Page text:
Jobs Coming Back, but Not from Overseas

By Tuesday, December 11, 2012

Jobs Coming Back, but Not from OverseasI was reading that Apple Inc. (NASDAQ/AAPL) would produce at least one of its computer products in the United States. Great news for job seekers, but Apple will continue to manufacture most of its products outside of the U.S. in low-cost global manufacturing regions, such as China, Asia, Mexico, Eastern Europe, and Latin America. The reality is that companies have to control costs, especially given the slower revenue growth amid corporate America.

There are 22.5 million or so Americans looking for work who are either unemployed or underemployed; about 12 million are fully unemployed. These are not good jobs numbers, as many of these people are taking minimum-wage jobs just to fight off the creditors and put food on the table. The poor jobs climate is also hindering the eurozone, which you can read more about in “Why Spain’s in for Some Hurt.”

Job growth is showing signs of wanting to edge higher, as the unemployment rate made a surprise decline to 7.7% in November with 146,000 workers managing to find full-time work, which was well above Briefing.com’s estimate of 80,000 jobs.

And while I’m pleasantly surprised with the drop in the unemployment rate and jobs numbers, the decline in the unemployment rate can be attributed to fewer people looking for work, according to the Labor Department. During Hurricane Sandy, for example, many did not search for work. We not only need better jobs numbers, but we also need stronger skilled-jobs numbers.

The official unemployment rate is 7.7%, but I wonder about the validity of the jobs numbers as far as an accurate reflection of the nation’s jobs situation. My thoughts are that the unofficial unemployment rate is much higher than the reported rate. The reality is that there are likely millions of Americans that have dropped out of the labor force, tired of pounding the pavement to get shut out of jobs or working at minimum-wage jobs and losing confidence.

As I have said in a past commentary, the millions of jobs that have vanished from the U.S. landscape to faraway places, such as China, India, Mexico, and Latin America, are gone for good. The average hourly wage of factory workers in southern China is around $2.50 per hour, which is much lower than the comparative unskilled worker in the U.S.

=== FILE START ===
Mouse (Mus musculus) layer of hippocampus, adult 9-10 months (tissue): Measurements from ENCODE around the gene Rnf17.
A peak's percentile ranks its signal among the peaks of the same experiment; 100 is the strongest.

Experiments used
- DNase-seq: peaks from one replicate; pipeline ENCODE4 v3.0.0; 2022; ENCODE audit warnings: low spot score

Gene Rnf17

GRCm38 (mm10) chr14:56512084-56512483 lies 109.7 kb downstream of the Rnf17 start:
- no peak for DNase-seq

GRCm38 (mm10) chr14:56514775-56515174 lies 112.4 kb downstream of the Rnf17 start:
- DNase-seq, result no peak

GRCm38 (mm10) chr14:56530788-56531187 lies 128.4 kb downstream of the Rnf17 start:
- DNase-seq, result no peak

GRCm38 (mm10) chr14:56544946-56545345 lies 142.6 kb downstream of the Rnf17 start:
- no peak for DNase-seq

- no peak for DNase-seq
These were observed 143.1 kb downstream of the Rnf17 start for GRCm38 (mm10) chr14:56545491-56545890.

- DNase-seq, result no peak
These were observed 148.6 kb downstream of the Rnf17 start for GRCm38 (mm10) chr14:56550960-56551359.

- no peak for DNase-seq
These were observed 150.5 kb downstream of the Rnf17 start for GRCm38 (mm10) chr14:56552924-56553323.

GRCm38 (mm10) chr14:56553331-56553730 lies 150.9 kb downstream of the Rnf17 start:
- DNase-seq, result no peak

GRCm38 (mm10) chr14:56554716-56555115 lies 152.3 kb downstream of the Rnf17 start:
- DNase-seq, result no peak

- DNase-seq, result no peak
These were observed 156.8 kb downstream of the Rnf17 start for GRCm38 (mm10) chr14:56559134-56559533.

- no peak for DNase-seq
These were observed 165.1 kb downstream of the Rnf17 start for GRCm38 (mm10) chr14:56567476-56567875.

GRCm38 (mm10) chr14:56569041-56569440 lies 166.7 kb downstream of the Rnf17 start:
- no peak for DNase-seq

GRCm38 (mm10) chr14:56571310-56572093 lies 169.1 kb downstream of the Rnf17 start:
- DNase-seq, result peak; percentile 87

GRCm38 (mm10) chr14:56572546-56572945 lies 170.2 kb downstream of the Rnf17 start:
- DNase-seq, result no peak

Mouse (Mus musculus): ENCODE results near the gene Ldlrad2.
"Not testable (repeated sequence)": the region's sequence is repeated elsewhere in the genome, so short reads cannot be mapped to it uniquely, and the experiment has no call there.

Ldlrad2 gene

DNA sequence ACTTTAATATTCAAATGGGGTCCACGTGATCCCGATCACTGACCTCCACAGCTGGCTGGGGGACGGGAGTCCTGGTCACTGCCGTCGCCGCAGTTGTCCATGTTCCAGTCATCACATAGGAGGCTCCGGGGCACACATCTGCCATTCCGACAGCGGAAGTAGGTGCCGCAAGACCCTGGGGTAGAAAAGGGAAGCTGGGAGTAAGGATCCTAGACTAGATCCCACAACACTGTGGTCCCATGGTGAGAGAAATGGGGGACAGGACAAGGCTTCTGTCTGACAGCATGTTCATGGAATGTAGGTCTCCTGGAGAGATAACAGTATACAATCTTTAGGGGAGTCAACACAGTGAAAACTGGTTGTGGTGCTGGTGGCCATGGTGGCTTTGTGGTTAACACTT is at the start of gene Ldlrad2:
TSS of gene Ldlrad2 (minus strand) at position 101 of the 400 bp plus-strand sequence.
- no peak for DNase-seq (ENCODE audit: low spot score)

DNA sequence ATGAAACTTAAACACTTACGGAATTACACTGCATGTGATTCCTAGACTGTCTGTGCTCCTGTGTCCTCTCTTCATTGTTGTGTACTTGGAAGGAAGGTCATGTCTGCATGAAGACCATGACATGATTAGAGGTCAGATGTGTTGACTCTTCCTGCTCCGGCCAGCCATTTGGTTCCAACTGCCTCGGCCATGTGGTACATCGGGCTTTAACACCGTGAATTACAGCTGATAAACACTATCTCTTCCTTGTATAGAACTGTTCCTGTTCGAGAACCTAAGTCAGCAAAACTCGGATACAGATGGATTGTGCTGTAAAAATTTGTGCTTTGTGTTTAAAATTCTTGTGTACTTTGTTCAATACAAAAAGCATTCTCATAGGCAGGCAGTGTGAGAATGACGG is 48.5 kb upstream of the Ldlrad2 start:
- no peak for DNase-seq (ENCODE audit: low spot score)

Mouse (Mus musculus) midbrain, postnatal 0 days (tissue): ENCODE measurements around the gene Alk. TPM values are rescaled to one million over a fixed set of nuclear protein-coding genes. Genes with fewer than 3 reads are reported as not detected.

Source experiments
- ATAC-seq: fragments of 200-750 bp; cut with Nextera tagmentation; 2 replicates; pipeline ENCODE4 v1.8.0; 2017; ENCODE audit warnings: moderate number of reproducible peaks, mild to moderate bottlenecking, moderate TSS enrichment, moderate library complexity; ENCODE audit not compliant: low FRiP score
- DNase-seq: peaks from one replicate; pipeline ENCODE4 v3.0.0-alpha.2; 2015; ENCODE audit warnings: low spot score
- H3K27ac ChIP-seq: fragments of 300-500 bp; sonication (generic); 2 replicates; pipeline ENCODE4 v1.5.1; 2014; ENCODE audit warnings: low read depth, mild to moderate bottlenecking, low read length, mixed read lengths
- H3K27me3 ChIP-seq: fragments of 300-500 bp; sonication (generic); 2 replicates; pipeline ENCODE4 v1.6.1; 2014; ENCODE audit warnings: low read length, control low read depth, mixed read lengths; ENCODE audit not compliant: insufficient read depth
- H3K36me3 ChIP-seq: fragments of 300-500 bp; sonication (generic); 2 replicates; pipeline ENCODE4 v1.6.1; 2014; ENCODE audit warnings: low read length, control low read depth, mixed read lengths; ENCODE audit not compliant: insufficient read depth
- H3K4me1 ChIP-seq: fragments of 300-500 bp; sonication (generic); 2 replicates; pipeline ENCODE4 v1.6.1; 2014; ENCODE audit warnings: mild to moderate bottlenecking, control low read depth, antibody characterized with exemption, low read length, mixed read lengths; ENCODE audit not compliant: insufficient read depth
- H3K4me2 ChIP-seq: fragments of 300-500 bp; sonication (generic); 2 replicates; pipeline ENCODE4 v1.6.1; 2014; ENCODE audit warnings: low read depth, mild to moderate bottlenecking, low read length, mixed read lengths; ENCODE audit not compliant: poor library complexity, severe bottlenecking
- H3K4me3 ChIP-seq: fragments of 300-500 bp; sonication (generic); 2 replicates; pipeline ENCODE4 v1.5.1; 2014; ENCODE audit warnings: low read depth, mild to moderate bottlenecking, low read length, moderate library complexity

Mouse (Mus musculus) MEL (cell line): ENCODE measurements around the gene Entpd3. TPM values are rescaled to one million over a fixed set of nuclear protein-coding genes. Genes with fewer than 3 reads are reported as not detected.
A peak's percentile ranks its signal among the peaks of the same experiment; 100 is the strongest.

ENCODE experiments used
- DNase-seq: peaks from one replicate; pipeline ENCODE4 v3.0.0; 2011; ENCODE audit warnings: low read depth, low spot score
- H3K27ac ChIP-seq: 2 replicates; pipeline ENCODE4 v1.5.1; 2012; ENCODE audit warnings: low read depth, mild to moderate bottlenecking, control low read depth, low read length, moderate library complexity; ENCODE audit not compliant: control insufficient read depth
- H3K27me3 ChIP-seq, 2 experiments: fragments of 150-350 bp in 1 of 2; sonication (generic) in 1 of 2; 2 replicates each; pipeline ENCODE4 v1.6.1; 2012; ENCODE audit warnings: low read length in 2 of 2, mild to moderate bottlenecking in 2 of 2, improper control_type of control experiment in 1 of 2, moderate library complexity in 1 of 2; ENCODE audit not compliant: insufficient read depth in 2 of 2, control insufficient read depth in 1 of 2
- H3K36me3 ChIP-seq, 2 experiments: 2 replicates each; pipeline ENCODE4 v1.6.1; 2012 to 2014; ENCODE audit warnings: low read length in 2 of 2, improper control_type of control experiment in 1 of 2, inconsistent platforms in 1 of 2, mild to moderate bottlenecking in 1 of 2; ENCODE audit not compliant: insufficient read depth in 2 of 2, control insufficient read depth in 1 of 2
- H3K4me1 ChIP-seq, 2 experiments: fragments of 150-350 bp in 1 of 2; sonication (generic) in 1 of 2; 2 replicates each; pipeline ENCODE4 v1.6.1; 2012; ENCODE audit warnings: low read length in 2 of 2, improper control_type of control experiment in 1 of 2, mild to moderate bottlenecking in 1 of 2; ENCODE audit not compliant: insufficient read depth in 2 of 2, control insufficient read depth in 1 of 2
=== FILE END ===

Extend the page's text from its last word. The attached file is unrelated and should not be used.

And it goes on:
Similar jobs numbers comparisons are found in the other poor developing countries. Wages are relatively high in this country; not a big incentive for jobs to come back home. Global companies selling mass-market goods require low wages in order to compete on price, while also delivering results to shareholders who demand profits however they’re made.

President Obama has suggested the he would add taxes to U.S. multinational companies that employ cheap labor overseas, but I really don’t think it will have a major effect on the jobs numbers. Companies would rather pay a bit higher taxes than pay more for labor and overall manufacturing costs. Moreover, adding to the overall cost of American manufacturers by slapping on taxes could backfire; it would increase the price of the goods sold to Americans, which is counter-productive and inflationary.

The bottom line is: the jobs numbers environment is vastly different now, given the low-cost production centers situated around the world. The real challenge for President Obama will be to get the economy going, which would in turn drive the jobs numbers.

About the Author, Browse George Leong's Articles

George Leong is a senior editor at Lombardi Financial. He has been involved in analyzing the stock markets for two decades, employing both fundamental and technical analysis. His overall market timing and trading knowledge are extensive in the areas of small-cap research and option trading. George is the editor of several of Lombardi Financial’s popular financial newsletters, including Red-Hot Small-Caps, Lombardi’s Special Situations, Judgment Day Profit Letter, Pennies to Millions, and 100% Letter. He is also the editor-in-chief of a... Read Full Bio »